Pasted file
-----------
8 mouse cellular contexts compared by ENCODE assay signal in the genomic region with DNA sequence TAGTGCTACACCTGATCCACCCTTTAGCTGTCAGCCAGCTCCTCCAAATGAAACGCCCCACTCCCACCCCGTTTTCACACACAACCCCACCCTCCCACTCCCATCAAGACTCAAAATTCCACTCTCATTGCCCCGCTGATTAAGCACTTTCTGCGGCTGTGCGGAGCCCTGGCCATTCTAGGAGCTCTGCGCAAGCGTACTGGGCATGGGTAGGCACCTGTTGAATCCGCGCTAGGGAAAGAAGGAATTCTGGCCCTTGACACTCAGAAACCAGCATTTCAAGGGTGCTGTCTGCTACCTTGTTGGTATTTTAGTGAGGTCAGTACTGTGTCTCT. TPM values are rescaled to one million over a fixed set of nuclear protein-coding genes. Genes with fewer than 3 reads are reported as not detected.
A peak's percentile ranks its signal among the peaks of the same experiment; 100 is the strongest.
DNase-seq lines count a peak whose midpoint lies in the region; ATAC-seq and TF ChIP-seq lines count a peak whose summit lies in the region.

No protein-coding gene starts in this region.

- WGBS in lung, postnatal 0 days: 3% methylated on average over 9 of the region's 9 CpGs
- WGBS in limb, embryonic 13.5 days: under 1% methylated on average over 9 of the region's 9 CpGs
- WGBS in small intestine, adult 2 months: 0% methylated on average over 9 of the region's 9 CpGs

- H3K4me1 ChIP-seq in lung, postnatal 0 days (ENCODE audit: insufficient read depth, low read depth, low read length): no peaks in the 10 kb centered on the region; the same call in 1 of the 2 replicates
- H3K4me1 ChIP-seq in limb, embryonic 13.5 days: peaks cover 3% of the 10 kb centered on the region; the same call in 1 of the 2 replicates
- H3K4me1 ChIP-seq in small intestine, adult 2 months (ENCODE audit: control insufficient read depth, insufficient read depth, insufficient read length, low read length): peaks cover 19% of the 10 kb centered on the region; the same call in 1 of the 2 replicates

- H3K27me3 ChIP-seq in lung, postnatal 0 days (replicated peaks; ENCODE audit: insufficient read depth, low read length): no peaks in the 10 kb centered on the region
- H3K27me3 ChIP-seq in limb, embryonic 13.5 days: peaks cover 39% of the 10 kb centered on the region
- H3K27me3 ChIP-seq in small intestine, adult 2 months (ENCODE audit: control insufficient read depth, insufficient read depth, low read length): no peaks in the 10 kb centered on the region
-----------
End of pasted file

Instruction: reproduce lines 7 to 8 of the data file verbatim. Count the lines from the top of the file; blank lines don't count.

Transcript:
- WGBS in small intestine, adult 2 months: 0% methylated on average over 9 of the region's 9 CpGs

- H3K4me1 ChIP-seq in lung, postnatal 0 days (ENCODE audit: insufficient read depth, low read depth, low read length): no peaks in the 10 kb centered on the region; the same call in 1 of the 2 replicates